Birth: 1660, Surry, Virginia
Birth Source: Reliques of the Rives
Death: after Sep 1719, Surry. Virginia
Death Source: Reliques of the Rives and deposition of Sep 1719.
Five members of DNA Group 8 descend from George Rives, four through his son Thomas and one through his son William.
From Reliques of the Rives:
George Rives, who was born in 1660, according to a deposition made by him in 1719, was one of that venturesome and stout-hearted band of early Virginia traders who braved not only the ordinary perils of the seas but, even more implicit of danger, the pirates who infested the American coast in the latter part of the 17th and the early part of the 18th century. "These sea wolves roamed, singly or in packs, along the lines of trade. They came into harbours and took merchant vessels under the noses of enraged governors and horrified citizens. "Sometimes they landed and laid a port under contribution. Charleston, South Carolina, was served in this fashion by that be guiling sea saunterer Mr. Teach, sometimes known as Black-Beard. "Between the years 1690 and 1720 there were more than 2,000 pirates afloat off our coasts between Maine and Florida.
"On New Providence Island, in the Bahamas, and dreadfully convenient to our coast, nearly 2,000 more of this sea gentry loafed about to acknowledge the Royal Proclamation, accept the King's Pardon, go to sea again in pretense of honest privateering, turn pirate once more at the first opportunity, and end, often, on Execu tion Dock.
"It was almost as much as a skipper's life was worth to trade along the Atlantic Coast. Everywhere some sea-rogue or other lurked to take incoming or outgoing vessels."
As early as 1682 there is evidence of the entrance of a pirate ship through the Capes of Virginia, and in the following year the shores of Virginia were infested with pirates to a greater degree than usual. This condition of affairs continued until well into the 18th century, or down to the time when George Rives is known to have been pursuing his activities as a trader with the other Provinces.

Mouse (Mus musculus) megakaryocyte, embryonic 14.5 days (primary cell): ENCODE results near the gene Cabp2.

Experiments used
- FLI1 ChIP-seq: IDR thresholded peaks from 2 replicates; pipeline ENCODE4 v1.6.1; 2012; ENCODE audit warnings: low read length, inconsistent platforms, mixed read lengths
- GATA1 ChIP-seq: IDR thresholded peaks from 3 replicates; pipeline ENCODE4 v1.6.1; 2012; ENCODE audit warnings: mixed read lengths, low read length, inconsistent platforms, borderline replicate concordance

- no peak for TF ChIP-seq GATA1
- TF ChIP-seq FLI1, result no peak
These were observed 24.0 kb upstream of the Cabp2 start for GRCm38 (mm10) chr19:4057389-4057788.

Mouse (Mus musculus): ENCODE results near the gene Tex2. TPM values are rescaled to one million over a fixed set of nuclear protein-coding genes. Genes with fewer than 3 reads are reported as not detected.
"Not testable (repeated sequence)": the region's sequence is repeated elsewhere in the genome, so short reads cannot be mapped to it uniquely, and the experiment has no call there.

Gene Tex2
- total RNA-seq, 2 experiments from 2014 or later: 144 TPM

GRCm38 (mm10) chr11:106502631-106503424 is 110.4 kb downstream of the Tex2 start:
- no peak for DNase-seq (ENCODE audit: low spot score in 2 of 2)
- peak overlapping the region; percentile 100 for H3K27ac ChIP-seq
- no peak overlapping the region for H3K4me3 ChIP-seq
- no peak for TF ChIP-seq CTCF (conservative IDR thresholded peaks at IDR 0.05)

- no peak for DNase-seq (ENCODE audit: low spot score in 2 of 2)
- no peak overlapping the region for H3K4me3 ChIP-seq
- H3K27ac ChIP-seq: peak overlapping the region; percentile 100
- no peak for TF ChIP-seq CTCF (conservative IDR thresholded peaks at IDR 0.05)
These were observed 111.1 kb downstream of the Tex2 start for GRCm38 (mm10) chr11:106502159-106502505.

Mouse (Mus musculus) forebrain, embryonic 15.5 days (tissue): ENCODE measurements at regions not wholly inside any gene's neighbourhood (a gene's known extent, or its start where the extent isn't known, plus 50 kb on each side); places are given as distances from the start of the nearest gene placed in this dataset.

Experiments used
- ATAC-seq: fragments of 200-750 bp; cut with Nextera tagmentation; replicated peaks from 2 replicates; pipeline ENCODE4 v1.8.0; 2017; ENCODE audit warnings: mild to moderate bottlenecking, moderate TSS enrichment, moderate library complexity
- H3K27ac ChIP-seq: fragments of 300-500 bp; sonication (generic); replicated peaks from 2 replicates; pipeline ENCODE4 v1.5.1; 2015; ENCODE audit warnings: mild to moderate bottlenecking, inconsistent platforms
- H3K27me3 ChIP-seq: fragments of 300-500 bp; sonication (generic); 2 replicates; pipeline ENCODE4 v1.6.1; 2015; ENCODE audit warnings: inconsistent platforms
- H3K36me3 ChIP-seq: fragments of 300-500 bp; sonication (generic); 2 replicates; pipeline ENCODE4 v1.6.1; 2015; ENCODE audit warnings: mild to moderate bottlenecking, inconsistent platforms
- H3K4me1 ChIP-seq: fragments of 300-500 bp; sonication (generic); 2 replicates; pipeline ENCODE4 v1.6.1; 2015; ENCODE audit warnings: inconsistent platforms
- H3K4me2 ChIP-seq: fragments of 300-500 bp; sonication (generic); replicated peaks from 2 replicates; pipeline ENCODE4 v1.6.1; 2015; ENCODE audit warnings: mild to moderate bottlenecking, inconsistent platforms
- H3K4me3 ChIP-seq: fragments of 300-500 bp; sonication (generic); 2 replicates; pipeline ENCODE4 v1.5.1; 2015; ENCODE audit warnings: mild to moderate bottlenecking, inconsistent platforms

The extent of his activities is not known; it is quite possible they may have extended even to England. In any case he is known to have visited South Carolina on matters of trade as late as 1719 for, in that year, his name appears subscribed to the following deposition in Prince George county, Virginia:
George Rives aged fifty nine years or thereabouts Deposeth that some time in the month of Aprill Last past while he was tradeing in the Province of South Caroline, he did both See and Oftentime conversed with a runaway Mallatto Man Slave, Named Jack, belonging to Samuel Harwood the Younger of Charles City County. That the said Slave came into that Province in the company of Mr. Robert Hix! and other Traders, as the P. Traders Informed this Deponent, that the Said Mallatto Man Slave, there goes by the name of John Bunch and would have returned home to his said Master, but was forcibly detained in that Province by One Capt. How and others Traders there. This Deponent further saith that he very well knows the said runaway Slave to belong to the said Harwood and for some years past did Live upon his plantation on the poplar Swamp under him, and further saith not, this 8th day of September, 1719.George x Rives
At a Court held at Merchants hope for the County of Prince George on the second Tuesday in September, being the Eighth day of the sd. moneth Anno Dom: 1719—
The above written Deposition of George Rives was taken in Court and on the motion of Samuel Harwood junr. the same was Ordered to be Recorded, and accordingly is truly recorded.Test Win. Hamlin C. C.